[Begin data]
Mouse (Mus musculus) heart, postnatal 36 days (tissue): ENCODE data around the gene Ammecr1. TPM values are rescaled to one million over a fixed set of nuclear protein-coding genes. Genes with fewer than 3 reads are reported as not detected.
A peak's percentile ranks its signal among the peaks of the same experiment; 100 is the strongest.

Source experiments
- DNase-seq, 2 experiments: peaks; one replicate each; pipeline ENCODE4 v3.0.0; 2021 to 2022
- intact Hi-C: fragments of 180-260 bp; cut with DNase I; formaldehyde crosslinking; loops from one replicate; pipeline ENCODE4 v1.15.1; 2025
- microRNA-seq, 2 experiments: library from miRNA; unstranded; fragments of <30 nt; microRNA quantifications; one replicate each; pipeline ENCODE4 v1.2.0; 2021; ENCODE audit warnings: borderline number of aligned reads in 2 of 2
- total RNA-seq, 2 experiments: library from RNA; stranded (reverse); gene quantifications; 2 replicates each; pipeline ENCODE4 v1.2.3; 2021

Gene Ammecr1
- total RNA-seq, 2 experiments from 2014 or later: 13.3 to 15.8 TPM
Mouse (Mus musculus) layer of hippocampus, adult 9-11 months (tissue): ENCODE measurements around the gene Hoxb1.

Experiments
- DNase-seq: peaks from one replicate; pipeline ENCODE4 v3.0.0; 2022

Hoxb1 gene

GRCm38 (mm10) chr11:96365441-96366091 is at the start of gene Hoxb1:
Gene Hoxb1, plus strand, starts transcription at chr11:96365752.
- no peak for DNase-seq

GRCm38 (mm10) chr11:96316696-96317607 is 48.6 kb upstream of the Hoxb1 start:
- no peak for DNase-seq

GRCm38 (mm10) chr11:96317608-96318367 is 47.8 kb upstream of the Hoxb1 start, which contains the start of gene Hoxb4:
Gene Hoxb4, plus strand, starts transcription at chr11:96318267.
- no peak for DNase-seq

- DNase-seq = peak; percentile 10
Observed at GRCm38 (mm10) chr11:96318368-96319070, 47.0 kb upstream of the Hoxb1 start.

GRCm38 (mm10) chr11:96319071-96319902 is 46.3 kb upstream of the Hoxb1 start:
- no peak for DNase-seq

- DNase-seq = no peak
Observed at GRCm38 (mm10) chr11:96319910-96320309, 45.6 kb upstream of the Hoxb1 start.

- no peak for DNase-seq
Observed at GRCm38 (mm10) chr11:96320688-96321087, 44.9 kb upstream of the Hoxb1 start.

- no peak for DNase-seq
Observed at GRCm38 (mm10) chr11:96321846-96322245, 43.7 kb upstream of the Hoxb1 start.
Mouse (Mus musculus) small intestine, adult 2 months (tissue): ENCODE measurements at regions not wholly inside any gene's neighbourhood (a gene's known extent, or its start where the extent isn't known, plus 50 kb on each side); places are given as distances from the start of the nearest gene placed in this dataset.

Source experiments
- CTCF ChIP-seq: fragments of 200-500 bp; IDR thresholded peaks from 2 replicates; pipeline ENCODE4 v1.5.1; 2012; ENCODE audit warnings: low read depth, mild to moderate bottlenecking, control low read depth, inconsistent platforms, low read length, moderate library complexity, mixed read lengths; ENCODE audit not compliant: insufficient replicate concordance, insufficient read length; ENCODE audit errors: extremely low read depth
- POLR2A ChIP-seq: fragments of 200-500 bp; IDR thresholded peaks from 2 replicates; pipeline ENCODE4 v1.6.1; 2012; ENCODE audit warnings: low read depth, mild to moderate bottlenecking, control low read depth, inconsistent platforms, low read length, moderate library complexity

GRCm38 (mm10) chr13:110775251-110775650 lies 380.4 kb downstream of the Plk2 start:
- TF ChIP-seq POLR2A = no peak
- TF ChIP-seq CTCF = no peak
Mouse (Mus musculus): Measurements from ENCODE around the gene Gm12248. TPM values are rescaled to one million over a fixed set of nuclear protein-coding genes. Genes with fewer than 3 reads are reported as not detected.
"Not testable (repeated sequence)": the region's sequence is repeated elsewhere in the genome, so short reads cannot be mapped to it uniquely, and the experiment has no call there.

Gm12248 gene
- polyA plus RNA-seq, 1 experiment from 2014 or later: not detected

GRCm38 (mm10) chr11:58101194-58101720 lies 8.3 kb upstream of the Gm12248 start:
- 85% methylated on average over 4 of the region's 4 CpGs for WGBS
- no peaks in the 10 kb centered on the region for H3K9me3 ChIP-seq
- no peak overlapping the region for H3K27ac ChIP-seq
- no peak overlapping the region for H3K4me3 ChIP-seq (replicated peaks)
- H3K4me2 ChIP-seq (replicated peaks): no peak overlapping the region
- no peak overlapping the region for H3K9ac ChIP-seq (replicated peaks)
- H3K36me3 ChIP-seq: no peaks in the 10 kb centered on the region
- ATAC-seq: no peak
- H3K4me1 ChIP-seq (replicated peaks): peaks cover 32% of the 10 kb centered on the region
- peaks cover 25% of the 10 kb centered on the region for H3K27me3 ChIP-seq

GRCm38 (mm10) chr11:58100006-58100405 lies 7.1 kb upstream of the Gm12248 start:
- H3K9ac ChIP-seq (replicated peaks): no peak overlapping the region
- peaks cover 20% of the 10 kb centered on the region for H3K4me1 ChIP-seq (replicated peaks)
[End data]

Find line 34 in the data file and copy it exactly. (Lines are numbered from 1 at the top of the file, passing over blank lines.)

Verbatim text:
- CTCF ChIP-seq: fragments of 200-500 bp; IDR thresholded peaks from 2 replicates; pipeline ENCODE4 v1.5.1; 2012; ENCODE audit warnings: low read depth, mild to moderate bottlenecking, control low read depth, inconsistent platforms, low read length, moderate library complexity, mixed read lengths; ENCODE audit not compliant: insufficient replicate concordance, insufficient read length; ENCODE audit errors: extremely low read depth